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Stock wheels with very low front tire pressures and max pressure in rears.

As long as the overall diameter of the wheel-tire package isn't any larger on the 17's there won't be any difference in gearing.. but the difference in inertia is astounding. Remember you're taking a much larger rim and putting it 1" further from the hub... that's like 300lbs of dead weight.

You only need traction for the first gear or two.. and you can just ease off the right-most pedal to compensate.
 

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Discussion Starter · #5 ·
egtdude said:
I can't remember the calculations but essentially if you can lighten up anything in the drivenline/wheels you are freeing up all sorts of power.
Wow that sounds like a profound statement. Especially when it comes to my car. Cause right now I'm running heavy 17 chromes and on top of that I'm running 2 in" 3 to 4 lb spacers on each wheel!!! Imagine how much power I must be losing on the drive wheel (driveline loss) with those spacers on!!!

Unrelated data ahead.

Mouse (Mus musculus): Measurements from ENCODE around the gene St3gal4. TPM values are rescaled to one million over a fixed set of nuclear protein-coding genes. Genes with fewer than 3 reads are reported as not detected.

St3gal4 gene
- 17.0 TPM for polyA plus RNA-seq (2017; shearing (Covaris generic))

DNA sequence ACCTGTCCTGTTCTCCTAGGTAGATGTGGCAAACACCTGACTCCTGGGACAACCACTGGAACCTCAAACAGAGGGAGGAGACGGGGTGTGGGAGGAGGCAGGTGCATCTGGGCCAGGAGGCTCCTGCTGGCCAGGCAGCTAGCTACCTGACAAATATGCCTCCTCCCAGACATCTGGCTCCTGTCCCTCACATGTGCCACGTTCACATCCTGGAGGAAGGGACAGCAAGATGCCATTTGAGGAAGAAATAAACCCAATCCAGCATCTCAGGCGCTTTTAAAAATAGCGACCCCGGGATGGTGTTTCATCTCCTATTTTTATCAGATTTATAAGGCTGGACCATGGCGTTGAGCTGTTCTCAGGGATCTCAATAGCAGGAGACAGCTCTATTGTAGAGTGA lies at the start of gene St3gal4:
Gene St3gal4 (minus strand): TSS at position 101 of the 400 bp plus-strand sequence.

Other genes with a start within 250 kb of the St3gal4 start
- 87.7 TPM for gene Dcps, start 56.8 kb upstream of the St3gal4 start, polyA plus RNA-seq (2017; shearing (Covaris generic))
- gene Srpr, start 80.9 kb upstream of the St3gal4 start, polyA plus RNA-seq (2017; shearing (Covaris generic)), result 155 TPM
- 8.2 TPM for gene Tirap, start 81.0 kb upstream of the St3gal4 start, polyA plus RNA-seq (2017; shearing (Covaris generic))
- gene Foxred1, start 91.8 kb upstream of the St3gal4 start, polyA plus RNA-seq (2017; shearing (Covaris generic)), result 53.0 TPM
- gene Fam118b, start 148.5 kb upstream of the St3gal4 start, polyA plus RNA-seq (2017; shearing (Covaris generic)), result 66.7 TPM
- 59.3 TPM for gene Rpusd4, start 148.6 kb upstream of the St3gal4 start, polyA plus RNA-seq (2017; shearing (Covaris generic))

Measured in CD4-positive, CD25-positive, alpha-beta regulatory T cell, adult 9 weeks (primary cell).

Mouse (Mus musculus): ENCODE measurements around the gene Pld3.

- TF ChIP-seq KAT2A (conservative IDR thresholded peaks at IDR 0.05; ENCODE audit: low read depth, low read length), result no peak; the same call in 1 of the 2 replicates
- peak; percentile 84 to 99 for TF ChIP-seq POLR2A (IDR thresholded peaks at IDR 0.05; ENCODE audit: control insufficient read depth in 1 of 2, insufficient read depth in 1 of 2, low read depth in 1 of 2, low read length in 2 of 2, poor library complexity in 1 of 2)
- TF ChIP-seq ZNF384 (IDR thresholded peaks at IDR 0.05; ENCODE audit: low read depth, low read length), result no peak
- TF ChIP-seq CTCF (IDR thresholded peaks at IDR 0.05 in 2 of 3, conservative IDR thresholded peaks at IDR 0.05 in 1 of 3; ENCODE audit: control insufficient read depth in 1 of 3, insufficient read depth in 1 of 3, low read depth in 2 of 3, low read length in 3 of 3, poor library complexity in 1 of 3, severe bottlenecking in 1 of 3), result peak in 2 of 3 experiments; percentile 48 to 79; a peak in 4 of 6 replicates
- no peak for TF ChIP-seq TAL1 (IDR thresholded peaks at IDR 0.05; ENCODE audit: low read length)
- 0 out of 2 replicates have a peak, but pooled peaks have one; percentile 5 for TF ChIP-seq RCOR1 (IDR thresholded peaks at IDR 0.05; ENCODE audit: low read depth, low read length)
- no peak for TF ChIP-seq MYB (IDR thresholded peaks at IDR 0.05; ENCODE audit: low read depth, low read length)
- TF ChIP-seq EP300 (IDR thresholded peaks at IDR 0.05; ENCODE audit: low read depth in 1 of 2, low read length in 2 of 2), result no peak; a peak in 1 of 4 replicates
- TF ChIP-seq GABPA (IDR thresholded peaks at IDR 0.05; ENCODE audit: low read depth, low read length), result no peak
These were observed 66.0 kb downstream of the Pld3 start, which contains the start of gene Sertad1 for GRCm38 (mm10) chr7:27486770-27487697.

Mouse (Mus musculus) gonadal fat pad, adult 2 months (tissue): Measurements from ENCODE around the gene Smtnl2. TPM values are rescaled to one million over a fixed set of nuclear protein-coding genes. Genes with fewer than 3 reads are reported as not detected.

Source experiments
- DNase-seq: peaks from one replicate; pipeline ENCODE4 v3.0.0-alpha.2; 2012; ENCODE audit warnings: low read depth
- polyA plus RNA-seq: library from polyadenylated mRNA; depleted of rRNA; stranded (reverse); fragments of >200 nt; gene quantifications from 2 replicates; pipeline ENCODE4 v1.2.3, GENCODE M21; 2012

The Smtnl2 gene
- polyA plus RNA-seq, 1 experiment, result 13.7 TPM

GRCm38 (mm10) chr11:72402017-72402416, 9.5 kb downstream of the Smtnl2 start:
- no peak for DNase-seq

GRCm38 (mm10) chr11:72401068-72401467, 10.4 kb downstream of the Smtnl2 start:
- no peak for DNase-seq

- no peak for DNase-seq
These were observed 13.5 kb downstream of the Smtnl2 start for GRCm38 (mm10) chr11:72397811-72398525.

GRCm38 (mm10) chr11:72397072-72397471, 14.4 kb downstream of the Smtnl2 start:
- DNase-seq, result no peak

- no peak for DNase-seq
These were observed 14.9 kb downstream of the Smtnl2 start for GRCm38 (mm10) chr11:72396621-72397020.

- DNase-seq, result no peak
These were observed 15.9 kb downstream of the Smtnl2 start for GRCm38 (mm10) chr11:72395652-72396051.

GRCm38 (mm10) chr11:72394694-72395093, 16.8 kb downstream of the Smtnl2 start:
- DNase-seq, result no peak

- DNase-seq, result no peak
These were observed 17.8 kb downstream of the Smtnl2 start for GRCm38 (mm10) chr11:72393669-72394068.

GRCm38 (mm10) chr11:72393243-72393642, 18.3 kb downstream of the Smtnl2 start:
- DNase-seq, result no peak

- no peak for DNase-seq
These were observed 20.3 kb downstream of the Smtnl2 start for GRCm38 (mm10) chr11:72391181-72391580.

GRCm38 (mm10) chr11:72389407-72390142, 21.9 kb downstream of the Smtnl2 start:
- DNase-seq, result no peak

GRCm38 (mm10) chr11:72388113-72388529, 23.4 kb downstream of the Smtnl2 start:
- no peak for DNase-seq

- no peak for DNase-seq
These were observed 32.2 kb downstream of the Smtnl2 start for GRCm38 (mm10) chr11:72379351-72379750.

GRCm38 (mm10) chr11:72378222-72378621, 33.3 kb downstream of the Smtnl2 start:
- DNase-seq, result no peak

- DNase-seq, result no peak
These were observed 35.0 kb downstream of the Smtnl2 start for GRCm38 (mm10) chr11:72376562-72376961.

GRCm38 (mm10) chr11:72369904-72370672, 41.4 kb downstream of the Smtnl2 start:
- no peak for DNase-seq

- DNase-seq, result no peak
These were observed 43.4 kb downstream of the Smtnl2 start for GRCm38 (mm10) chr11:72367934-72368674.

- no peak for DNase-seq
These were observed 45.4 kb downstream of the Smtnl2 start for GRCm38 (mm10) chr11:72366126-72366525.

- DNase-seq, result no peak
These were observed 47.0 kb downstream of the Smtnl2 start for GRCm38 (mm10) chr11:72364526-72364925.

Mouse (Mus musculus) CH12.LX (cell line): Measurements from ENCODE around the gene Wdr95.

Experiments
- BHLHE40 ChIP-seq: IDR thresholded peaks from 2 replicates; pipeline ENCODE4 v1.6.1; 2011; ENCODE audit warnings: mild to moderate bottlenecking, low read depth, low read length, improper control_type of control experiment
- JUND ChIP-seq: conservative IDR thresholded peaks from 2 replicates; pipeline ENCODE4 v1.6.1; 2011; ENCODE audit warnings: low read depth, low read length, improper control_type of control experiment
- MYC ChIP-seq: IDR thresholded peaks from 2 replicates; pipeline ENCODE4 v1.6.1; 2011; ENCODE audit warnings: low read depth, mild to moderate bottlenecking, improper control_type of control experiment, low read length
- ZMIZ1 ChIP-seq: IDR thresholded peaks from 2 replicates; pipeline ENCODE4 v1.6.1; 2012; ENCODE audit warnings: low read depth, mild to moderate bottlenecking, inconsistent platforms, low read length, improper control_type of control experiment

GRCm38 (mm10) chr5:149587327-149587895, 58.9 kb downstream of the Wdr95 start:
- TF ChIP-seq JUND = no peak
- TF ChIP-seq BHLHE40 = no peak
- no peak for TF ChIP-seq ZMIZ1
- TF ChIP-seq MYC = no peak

Assuming your statement is true: "freeing up all sorts of power". The spacers are mainly for looks (wide body) and some handling.

I'm really curious to take my car to the all ford track meet now. I'm thinking I'll do it. I have a set of stock rims with practically new rubber on it.

Thanks for the input guys.

The driveline loss was calculated on my car before and it was supposed to be HUGE. It didn't make sense to me because if it was infact that much, my car was pushing 160 hp at the flywheel and to me that was impossible. I'm guessing my car is pushing about 140 hp at the flywheel; 112 hp at the wheel.